Two of the year’s biggest reports are slated for March 31, the annual Prospective Plantings report and the quarterly Grains Stocks report. USDA will release both reports at 8 a.m., CDT. Early estimates show cotton and corn will likely pull acres out of soybeans.
Allendale, the first major brokerage firm to release survey-based planting projections, estimates that producers will plant 91.291 million acres to corn, up 3.099 million acres from last year’s 88.2 million, but still lower than USDA’s recent estimate of 92 million acres. “The western Corn Belt will put fewer acres into beans and more into corn,” says Rich Nelson, director of research for Allendale. “There will be a modest switch from beans in the eastern Corn Belt as well.”
Forecasting a trend yield of 162 bushels per acre, Nelson notes that corn production in 2010-11 could hit 13.551 billion bushels, up 1.1 billion bushels from last year. That should boost 2011-2112 ending stocks by 100 million to 200 million bushels.
“Cotton will be a factor, taking away corn acres down South,” says Nelson. Allendale predicts producers will plant 12.4 million acres to cotton, up 1.4 million acres from a year ago. USDA put upland cotton acres at 12.8 million, a 2 million acre increase from a year ago.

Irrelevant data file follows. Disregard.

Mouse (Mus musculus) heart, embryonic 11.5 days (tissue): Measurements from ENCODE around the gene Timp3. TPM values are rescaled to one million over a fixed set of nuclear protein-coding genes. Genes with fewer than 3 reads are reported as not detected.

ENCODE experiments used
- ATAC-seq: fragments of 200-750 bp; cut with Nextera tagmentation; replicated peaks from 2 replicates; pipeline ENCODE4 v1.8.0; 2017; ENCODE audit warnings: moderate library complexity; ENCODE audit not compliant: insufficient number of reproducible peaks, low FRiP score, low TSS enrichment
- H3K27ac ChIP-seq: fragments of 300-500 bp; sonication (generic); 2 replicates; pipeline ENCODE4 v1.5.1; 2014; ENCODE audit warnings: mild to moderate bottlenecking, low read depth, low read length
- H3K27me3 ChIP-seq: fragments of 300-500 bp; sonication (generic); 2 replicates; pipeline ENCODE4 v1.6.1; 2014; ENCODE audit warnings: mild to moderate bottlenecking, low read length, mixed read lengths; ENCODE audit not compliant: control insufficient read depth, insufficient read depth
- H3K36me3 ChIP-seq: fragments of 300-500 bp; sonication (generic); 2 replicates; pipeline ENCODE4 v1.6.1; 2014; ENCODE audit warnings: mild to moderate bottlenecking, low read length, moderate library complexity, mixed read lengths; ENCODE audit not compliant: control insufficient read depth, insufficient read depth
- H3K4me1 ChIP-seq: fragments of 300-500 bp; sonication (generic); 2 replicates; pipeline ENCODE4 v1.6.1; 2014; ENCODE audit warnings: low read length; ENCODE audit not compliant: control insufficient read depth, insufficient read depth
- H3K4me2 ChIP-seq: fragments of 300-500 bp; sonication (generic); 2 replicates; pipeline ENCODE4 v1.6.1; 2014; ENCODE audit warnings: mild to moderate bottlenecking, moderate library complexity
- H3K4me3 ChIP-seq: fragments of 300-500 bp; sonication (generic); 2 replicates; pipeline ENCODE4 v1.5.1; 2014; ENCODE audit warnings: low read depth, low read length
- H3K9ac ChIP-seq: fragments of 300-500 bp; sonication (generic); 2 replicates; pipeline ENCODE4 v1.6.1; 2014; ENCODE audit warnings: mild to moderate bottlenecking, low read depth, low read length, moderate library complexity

Allendale’s survey shows soybean acres will slip to 77.193 million acres. With a trend yield of 43.5 bushels per acre, total production will fall by 11 million bushels to 3.319 billion bushels. “The net increase in supply will be 15 million bushels,” Nelson adds. “While demand will be lower, there will still not be a dramatic increase in supply.” Soybean ending stocks for the 2011-12 crop year should rise by about 300 million bushels, he adds.
USDA’s latest planting estimate put soybean plantings at 78 million acres, up 300,000 acres from last year’s 77.7 million acres, and more than 800,000 bushels higher than Allendale’s estimate.
Allendale expects growers to plant 57.4 million acres to wheat. Coupled with a 43.6 bushel per acre yield, that puts the crop at 67 billion bushels, down 260 million bushels from a year ago.
Nelson expects prices to stabilize through planting. “This really points to getting the yield done this year,” he says. “This will not give us a bull market.”
He notes that heavy snow cover in states like North and South Dakota, where growers are expected to plant an additional 6 million acres of corn this year, could cause problems during the upcoming planting season. “There will be problems with flooding. Fields will be wet,” says Nelson. “Our forecasters tell us (those states) aren’t going to dry out by spring.”
While the Prospective Plantings report will define the lines in this year’s competitive acreage battle, it won’t settle it. In 2007, by June producers had planted 5 million acres more to corn than they had anticipated planting in the March survey.
With USDA’s estimates all higher than Allendale’s, one wonders where the higher acre estimates from USDA will come from. USDA notes that about 500,000 acres of the additional cropland will come from an increase in Conservation Reserve Program (CRP) land. Allendale expects 400,000 additional acres to be taken out of CRP.
The states included in Allendale’s survey account for 87 percent of corn production.